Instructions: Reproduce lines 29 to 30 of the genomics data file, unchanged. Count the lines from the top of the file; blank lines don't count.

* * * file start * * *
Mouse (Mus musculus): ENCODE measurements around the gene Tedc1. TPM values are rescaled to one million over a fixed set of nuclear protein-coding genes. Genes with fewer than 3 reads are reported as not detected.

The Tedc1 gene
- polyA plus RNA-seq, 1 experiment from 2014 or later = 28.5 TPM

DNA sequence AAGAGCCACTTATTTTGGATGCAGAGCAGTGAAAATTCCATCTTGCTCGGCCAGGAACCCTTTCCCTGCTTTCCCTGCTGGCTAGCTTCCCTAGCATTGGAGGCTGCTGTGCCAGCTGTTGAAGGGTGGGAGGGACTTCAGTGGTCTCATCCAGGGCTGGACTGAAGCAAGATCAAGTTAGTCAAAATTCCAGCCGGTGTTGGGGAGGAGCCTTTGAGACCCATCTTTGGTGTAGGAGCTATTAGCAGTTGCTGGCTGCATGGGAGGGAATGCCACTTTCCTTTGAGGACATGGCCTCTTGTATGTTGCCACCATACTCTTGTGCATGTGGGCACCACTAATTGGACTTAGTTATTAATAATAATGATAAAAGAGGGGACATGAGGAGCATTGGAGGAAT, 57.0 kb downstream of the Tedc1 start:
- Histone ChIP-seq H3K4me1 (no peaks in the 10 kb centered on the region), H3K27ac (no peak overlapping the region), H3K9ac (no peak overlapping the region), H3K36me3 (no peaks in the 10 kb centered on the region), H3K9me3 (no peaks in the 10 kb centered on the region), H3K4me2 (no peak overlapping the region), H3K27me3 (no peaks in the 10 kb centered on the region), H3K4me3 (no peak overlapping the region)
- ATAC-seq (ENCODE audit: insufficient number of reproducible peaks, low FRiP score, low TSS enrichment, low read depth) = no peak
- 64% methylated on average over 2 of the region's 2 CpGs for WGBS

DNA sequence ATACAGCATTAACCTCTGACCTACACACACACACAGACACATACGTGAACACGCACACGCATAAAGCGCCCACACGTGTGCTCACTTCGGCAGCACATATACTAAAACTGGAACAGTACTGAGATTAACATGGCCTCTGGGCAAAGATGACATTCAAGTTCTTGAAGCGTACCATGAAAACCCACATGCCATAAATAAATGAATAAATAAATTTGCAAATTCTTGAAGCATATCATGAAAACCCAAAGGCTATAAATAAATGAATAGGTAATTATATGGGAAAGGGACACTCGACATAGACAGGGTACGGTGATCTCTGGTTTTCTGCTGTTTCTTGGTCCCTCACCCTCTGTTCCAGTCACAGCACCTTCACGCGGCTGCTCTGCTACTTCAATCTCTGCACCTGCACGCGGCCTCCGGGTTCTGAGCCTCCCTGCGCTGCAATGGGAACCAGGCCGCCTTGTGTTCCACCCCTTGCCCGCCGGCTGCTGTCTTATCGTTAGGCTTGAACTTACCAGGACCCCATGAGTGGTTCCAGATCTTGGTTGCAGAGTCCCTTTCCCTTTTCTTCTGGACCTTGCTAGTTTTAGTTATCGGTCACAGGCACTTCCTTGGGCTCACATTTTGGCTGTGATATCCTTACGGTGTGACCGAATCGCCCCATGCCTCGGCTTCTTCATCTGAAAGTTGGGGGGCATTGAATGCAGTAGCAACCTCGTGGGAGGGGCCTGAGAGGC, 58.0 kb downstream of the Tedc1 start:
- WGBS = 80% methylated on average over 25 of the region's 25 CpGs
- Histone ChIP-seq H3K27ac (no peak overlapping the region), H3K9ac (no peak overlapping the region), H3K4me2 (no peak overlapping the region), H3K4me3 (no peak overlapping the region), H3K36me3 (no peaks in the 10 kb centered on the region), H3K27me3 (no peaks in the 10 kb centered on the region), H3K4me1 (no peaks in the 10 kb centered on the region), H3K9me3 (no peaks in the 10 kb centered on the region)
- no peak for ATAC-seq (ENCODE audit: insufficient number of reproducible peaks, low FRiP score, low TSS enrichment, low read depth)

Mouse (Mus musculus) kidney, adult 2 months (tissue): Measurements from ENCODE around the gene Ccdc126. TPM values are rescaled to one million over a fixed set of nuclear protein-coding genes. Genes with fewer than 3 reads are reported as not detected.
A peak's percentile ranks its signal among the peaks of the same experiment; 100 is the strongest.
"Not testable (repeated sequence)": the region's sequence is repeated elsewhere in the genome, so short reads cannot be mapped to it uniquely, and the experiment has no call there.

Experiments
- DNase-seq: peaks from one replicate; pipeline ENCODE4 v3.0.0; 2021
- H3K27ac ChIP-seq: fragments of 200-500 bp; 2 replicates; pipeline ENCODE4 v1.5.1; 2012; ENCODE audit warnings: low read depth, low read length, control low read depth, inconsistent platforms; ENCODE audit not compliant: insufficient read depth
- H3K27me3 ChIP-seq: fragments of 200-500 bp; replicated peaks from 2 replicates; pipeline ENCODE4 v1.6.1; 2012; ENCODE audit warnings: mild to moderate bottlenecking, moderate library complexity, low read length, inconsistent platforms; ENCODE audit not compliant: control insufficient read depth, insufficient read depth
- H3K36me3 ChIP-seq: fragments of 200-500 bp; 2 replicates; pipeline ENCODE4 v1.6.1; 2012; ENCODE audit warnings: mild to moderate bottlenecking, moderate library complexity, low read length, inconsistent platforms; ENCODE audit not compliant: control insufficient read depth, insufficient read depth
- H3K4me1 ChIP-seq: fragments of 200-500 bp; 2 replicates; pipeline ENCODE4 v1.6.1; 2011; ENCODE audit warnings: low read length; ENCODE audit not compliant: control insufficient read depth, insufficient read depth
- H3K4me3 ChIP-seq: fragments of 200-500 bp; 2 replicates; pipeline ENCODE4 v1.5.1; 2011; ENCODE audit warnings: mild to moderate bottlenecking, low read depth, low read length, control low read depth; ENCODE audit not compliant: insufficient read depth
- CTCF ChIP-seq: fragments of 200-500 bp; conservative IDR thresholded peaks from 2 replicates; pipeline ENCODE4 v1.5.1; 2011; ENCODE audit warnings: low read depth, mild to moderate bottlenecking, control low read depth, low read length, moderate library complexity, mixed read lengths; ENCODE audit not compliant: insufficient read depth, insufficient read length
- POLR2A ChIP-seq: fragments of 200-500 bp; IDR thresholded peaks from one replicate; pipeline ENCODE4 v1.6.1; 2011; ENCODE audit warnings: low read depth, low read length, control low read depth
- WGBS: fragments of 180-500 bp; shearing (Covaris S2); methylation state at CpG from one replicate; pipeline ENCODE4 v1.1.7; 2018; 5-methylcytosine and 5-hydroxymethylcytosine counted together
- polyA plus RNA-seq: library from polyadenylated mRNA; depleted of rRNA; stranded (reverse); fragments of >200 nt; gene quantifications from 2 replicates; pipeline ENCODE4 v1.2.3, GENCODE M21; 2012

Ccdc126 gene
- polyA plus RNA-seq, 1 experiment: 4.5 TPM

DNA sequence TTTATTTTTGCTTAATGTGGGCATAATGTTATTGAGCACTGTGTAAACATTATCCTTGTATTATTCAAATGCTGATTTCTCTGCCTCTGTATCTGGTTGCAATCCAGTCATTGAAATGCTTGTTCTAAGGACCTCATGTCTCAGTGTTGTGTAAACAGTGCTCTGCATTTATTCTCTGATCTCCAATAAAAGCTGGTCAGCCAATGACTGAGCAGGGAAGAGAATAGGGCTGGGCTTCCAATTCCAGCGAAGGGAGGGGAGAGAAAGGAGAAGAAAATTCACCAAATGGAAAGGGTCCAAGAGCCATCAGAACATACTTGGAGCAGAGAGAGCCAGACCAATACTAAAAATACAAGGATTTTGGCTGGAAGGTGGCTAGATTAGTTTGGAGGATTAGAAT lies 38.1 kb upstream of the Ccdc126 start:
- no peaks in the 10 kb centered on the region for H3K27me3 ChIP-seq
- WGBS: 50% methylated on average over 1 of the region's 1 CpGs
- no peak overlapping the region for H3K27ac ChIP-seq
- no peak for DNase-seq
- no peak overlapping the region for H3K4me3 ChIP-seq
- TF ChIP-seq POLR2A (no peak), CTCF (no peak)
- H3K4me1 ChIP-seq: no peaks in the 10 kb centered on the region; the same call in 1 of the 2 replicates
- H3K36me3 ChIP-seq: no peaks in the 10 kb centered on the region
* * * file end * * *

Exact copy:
- no peaks in the 10 kb centered on the region for H3K27me3 ChIP-seq
- WGBS: 50% methylated on average over 1 of the region's 1 CpGs